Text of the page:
“Tea is an art” - Eliah Halpenny
Every step that Eliah takes in making black tea is meant to achieve the best tasting tea in the world. The tea processing steps are harvesting/ plucking, withering, rolling, oxidizing and firing/ drying. At Big Island Tea, farmers pluck tea for about 2 hours before starting the withering process in the withering room. Plucked tea come in all different shapes and sizes and different moisture content. Eliah works with two other farmers, one of them being her partner Cam, and a fellow passionate farmer from Mililani, Oʻahu, named Rachel, who moved to the Big Island specifically to work and help care for the tea farm in 2023. With their tea expert knowledge, they each decide what tea leaves are best to pluck for making batches of tea, knowing that their tea farm contains a variety of tea that can make the tea taste different than others.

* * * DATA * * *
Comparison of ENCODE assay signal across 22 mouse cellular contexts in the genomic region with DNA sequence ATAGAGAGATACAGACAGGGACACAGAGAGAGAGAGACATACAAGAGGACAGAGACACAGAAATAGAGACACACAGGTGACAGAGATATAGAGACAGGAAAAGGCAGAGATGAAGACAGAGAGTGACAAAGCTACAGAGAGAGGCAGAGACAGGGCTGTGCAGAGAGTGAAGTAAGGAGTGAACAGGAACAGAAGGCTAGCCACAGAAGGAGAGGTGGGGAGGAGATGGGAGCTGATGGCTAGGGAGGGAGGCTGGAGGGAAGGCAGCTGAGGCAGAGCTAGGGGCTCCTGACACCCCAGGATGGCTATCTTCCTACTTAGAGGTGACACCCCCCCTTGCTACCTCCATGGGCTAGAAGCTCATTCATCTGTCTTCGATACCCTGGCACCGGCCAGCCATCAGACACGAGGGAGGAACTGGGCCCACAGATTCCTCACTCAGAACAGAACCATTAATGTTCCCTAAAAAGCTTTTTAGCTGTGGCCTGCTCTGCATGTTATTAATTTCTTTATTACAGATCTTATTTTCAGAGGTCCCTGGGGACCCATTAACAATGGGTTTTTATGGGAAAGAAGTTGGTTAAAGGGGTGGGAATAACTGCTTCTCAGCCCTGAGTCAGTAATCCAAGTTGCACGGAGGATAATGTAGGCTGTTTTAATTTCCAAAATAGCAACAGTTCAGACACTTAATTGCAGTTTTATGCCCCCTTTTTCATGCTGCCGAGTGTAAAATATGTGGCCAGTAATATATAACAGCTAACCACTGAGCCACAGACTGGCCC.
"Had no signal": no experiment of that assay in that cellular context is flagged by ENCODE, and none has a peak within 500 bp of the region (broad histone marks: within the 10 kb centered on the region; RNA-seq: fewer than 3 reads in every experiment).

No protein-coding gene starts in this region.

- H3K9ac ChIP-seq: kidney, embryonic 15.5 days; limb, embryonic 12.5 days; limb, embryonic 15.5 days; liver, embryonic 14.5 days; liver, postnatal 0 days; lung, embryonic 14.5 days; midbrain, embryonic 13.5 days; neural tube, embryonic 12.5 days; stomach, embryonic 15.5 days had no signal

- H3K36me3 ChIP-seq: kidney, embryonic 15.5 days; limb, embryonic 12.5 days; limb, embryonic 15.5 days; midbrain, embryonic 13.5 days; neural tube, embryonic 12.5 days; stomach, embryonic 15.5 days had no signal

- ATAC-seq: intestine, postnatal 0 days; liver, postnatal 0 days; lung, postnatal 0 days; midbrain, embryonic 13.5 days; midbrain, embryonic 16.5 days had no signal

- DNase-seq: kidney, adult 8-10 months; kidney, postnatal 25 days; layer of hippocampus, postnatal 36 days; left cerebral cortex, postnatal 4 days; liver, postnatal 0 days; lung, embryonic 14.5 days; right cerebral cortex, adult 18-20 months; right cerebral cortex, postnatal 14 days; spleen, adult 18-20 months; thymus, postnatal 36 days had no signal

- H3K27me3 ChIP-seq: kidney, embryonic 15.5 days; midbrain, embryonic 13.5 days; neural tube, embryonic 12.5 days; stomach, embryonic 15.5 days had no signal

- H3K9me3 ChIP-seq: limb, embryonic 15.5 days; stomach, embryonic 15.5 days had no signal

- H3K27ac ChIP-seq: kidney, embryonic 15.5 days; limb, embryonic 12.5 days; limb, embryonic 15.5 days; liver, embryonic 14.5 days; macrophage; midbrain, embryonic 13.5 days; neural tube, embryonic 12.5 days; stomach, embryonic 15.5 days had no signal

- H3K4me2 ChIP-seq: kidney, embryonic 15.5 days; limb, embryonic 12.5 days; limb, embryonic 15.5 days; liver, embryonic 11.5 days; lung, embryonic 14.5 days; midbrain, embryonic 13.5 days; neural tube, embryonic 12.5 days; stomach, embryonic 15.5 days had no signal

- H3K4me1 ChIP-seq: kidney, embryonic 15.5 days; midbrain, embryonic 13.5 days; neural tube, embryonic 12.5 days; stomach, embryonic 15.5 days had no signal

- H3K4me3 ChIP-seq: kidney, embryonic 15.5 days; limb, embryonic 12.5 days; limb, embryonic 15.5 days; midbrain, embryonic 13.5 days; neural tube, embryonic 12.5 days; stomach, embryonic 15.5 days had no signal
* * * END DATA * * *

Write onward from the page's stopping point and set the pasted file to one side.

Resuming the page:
One of the main things that makes Big Island Teas ʻAʻa Black Tea so unique is the way that the tea is withered then rolled after oxidation. Traditionally, tea is rolled in a machine that has metal plates that rub together in a circular motion, shaping and breaking down the cell walls of the tea leaves in order to release and extract their aroma and juices. At Big Island Tea, the farmers use wooden rolling boards that have several ridges and a cloth to roll tea. Just like the harvesting and plucking process, Eliah and her partners use their hands to roll their tea, making it an experience of truly caring for and understanding the tea. When they do it, they place at least a handful of tea in the middle of the cloth and bring the ends of the cloth together and hold them firmly. They use their body weight to press the leaves in the cloth against the ridges of the board, not to the point where it damages the entire leaf, but enough to break the cell walls of the leaves to release the juices. The rolling process is done with great care, attention, and time in order to make exceptional, fine quality tea.